SEATTLE -- Garrett Richards' latest (last?) opportunity to prove he deserves to be part of the Angels' rotation for good has seen him tame a dangerous Rangers lineup, keep his composure in front of a national-TV audience at Yankee Stadium and blank the A's in Oakland.
On Friday night, the 25-year-old right-hander added another notch to his belt: he stared down Felix Hernandez and beat him at his own place.
"It's nice to be able to hang with guys like that and continue to improve my game," Richards said after keying a 2-0 win. "But for the most part, I don't really care who's on the other team or who's in the box. I'm going to do my thing regardless."
That mentality is a big part of Richards' maturity -- as is the resourcefulness he displayed in the opener of a nine-game road trip.
On a night when he threw only 55 of his 89 pitches for strikes and got ahead of only 10 of the 26 hitters he faced -- including just one of his first seven -- Richards was able to hurl 7 1/3 innings of shutout ball, snapping the Angels' five-game losing streak at Safeco Field and four-game losing streak overall.
"It was the best game that he had in the sense that if he needed to make a pitch, he did," catcher Chris Iannetta said. "If he needed to throw a 3-2 breaking ball, he did. If he needed to get a double-play ball, he did. Whenever there was a turning point in the game where he needed to make a pitch, he definitely did."
Richards put only one runner in scoring position and stranded five of them, scattering four hits, walking two and striking out four to put his ERA at 2.75 in six starts since taking Joe Blanton's spot in the rotation. In six innings, Hernandez gave up only a Chris Nelson two-run homer -- snapping an 0-for-17 skid for the third baseman -- and struck out 10 batters.
But Richards gave him no margin for error.
"Richards threw an unbelievable game," Hernandez said after losing to the Angels for the first time this season. "You have to give credit to that."
Dustin Ackley's comebacker to start the eighth was really the only thing that could stop Richards. The ball ricocheted off his right forearm and one-hopped to shortstop Erick Aybar for the out, but it drew the attention of the Angels' medical staff and prompted Richards to come out of the game with what the team later deemed as a bruise.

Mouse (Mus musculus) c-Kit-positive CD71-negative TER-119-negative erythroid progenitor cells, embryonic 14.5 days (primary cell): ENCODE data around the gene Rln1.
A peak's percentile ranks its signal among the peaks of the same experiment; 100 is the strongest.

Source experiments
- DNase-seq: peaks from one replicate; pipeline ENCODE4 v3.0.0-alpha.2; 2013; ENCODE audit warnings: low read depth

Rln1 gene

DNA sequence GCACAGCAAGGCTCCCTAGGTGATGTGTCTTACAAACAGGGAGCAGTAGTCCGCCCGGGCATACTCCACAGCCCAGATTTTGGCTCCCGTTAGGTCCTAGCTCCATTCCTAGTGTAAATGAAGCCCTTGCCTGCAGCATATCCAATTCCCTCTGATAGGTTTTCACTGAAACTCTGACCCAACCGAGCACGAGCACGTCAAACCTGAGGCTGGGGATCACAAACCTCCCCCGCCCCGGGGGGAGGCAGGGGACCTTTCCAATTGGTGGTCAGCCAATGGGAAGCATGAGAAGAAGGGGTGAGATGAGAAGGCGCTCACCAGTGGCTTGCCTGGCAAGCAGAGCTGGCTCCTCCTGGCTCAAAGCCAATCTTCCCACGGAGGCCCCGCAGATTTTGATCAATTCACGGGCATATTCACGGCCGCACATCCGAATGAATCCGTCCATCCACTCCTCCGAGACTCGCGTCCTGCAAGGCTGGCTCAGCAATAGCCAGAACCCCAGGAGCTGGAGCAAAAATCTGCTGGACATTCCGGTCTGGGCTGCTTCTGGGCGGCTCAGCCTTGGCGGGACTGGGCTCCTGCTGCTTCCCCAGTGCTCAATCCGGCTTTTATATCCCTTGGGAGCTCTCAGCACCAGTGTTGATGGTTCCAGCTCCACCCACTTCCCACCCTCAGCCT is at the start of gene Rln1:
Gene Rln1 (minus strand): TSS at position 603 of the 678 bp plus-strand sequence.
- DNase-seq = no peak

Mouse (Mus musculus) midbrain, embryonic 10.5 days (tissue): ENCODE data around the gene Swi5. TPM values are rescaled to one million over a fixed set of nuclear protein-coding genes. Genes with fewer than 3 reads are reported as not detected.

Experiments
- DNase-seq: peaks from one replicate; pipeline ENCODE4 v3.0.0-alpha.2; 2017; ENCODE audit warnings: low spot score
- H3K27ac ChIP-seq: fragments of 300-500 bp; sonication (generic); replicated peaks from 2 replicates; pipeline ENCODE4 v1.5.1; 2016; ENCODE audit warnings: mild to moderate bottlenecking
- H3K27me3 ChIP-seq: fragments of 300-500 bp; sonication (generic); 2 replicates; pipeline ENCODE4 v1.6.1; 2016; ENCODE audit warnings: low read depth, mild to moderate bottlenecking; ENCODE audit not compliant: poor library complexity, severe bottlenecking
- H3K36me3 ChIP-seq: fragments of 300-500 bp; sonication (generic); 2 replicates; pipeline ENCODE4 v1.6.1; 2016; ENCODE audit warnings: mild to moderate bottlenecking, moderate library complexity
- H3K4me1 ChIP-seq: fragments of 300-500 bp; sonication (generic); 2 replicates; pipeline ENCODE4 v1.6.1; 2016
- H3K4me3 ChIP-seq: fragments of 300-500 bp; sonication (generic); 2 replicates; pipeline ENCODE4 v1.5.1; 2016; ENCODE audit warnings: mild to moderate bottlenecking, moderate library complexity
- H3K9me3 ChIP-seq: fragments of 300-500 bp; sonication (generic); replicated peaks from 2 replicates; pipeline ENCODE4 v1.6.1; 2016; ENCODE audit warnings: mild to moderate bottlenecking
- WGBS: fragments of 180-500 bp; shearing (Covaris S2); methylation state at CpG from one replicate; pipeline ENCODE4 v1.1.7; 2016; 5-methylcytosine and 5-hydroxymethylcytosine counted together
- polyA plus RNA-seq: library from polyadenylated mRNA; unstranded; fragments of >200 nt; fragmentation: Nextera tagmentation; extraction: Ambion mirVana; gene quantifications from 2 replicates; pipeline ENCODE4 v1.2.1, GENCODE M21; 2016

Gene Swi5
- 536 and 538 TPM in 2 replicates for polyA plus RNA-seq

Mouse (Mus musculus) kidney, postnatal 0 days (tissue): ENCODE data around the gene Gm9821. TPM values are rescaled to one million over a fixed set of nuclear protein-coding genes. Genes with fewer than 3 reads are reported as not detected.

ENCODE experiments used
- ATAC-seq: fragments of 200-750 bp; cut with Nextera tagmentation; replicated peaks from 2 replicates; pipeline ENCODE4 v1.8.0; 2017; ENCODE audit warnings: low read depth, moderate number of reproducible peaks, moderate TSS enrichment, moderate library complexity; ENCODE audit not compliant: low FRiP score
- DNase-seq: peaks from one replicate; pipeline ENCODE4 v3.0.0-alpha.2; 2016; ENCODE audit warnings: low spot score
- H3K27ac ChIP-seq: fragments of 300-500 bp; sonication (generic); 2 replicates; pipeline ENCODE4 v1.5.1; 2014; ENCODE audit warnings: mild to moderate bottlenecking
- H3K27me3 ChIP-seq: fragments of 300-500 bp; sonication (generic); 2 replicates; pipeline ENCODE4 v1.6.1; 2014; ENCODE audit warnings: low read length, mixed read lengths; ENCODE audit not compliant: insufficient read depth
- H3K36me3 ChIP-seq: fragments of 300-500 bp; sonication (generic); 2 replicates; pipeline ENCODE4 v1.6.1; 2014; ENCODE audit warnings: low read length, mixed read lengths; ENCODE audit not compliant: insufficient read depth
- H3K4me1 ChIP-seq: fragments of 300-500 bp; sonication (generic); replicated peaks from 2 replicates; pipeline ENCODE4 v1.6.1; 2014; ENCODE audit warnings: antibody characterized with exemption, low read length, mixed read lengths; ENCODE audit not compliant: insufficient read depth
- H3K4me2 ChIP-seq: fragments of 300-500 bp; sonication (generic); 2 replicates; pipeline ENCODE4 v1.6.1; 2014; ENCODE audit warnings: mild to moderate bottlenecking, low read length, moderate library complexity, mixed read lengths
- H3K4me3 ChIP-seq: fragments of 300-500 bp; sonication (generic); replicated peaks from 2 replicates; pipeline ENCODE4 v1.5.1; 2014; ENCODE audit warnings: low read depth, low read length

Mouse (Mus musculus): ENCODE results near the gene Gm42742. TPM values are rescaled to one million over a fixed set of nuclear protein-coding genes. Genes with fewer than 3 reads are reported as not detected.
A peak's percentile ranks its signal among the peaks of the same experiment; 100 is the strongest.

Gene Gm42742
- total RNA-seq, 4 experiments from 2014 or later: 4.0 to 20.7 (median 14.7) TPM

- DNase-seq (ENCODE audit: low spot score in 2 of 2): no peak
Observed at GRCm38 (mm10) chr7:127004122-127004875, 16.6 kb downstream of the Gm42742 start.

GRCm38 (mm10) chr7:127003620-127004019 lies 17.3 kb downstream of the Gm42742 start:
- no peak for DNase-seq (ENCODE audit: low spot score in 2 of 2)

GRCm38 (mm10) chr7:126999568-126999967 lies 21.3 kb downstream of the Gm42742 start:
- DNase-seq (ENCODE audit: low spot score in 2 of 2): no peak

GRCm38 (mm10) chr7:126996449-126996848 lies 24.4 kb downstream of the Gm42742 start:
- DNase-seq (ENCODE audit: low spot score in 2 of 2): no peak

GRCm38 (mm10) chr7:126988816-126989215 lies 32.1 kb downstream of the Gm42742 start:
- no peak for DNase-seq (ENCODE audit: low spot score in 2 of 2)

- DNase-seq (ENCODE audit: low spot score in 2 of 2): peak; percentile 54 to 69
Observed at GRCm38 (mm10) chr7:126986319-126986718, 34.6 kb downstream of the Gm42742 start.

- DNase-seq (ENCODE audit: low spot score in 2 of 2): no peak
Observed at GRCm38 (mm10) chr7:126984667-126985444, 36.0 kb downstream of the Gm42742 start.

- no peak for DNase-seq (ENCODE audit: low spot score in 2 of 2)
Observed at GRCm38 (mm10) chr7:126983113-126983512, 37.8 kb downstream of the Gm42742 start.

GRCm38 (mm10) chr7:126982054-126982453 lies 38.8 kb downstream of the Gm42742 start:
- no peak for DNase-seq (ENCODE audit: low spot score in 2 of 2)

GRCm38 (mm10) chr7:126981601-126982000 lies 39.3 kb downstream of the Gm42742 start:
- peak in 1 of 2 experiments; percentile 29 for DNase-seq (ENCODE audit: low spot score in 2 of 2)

Richards felt fine. He wanted to throw a couple of warmup pitches to prove it, but the Angels (56-71) took the cautious route with one of their few young, promising starting pitchers.
"Enough was enough," Angels manager Mike Scioscia said after his team won for only the seventh time in 19 games. "We didn't need him to go out there and irritate something by throwing something he shouldn't. He'll be evaluated, and hopefully he'll be on time for his next start."
Scioscia used Dane De La Rosa to record the final two outs of the eighth, then went to previously demoted closer Ernesto Frieri, who struck out the side in the ninth to earn his first save since Aug. 2 and give him six straight shutout innings -- immediately following a seven-game stretch in which he gave up 12 runs in 4 2/3 innings.
"I think the rest has helped him," Iannetta said. "He's got a little bit more life on his fastball now. Velocity-wise, it's the same. But velocity and life are two different things."
Mike Trout went 0-for-4 with a couple of strikeouts in his first game since sustaining a tight right hamstring on Sunday -- snapping a 40-game on-base streak that was the longest streak in the Majors and the second-longest in team history -- and the Angels' short-handed offense has now totaled six runs in the last four games.
It mattered little to Richards, the talented right-hander who finally looks to be finding a comfort zone after a couple of inconsistent stints as a Major League starter.
He shut the A's out through five scoreless innings on July 27, then pitched seven innings of two-run ball against the Blue Jays, limited the Rangers to three runs in six innings and pitched eight innings of two-run ball in the Bronx before a rare dud his last time out, in which Richards gave up five runs on 12 hits in six innings to the Astros.
Then, on "King's Court," he found it again.
"I'm just trying to keep everything real simple -- simple delivery, trying to throw the ball upfront and focus on strike one, which I could've done a better job of tonight," Richards said. "Just pounding the zone and going right at guys. Hitting is a hard thing, and I feel like sometimes we give hitters too much credit."
Alden Gonzalez is a reporter for MLB.com. Read his blog, Gonzo and "The Show", and follow him on Twitter @Alden_Gonzalez. This story was not subject to the approval of Major League Baseball or its clubs.